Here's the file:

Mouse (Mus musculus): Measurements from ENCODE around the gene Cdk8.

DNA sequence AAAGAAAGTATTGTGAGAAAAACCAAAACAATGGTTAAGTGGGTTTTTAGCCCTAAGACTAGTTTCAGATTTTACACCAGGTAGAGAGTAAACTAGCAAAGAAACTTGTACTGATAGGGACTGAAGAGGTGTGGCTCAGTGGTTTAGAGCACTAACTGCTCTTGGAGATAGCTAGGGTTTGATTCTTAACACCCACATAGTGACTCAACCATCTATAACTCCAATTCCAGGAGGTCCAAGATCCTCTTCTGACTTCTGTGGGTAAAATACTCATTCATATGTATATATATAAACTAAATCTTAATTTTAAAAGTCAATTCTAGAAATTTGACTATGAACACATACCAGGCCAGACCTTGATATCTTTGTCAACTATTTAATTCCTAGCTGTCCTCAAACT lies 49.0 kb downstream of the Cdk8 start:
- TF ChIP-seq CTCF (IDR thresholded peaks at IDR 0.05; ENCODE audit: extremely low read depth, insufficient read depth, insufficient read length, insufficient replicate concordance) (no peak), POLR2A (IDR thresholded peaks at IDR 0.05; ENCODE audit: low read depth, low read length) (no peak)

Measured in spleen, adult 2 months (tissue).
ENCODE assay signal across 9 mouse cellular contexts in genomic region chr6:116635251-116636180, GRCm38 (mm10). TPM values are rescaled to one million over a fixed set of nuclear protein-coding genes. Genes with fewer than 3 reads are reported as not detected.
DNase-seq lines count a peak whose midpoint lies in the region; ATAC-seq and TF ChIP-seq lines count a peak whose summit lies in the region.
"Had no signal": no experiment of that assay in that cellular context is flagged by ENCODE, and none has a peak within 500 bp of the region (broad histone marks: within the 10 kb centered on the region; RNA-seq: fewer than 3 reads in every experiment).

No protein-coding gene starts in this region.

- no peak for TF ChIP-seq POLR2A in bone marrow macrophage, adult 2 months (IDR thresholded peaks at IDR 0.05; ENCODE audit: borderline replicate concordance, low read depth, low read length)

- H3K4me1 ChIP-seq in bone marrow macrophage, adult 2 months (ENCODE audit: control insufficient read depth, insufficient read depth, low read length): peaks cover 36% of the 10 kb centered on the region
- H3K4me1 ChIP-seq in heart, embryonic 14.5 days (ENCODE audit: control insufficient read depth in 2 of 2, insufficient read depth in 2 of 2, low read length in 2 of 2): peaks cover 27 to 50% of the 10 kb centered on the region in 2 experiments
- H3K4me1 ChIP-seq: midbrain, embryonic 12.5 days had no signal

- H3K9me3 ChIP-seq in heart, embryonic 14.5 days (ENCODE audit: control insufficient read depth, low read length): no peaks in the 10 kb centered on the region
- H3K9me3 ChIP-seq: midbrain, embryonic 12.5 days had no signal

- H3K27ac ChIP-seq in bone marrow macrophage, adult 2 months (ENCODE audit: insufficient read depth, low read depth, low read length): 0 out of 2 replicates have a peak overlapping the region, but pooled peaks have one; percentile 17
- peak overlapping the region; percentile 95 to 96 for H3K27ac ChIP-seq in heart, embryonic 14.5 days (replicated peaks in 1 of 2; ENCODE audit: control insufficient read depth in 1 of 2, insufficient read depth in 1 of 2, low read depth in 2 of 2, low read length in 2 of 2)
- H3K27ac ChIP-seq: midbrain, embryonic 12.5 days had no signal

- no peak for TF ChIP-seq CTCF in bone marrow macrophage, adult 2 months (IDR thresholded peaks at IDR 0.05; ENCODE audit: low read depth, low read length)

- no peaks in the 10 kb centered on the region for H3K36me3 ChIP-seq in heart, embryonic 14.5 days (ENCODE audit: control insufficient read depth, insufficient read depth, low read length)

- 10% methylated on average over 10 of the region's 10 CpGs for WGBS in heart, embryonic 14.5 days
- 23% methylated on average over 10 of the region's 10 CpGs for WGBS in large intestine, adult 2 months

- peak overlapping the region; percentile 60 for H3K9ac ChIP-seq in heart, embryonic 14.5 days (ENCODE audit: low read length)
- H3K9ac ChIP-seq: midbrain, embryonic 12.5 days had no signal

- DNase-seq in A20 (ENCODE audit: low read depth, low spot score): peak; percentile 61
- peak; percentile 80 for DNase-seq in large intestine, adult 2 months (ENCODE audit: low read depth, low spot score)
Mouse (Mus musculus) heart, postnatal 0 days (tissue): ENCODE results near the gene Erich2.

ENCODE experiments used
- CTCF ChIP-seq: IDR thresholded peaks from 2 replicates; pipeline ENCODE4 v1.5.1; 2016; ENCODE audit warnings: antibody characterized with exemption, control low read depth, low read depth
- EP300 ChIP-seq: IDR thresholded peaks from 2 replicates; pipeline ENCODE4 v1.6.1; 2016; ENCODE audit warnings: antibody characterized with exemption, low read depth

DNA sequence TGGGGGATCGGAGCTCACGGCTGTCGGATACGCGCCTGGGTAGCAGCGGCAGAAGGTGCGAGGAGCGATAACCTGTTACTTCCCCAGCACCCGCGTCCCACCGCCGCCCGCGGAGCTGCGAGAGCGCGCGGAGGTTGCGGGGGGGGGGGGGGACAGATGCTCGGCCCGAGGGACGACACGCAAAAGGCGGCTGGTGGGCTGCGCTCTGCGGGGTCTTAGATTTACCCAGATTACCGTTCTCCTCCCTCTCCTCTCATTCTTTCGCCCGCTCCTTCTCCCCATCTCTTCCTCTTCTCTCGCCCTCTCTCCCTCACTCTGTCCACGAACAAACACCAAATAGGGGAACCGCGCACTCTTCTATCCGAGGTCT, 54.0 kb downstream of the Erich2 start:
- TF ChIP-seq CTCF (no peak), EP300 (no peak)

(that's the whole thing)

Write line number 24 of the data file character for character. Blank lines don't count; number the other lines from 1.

- DNase-seq in A20 (ENCODE audit: low read depth, low spot score): peak; percentile 61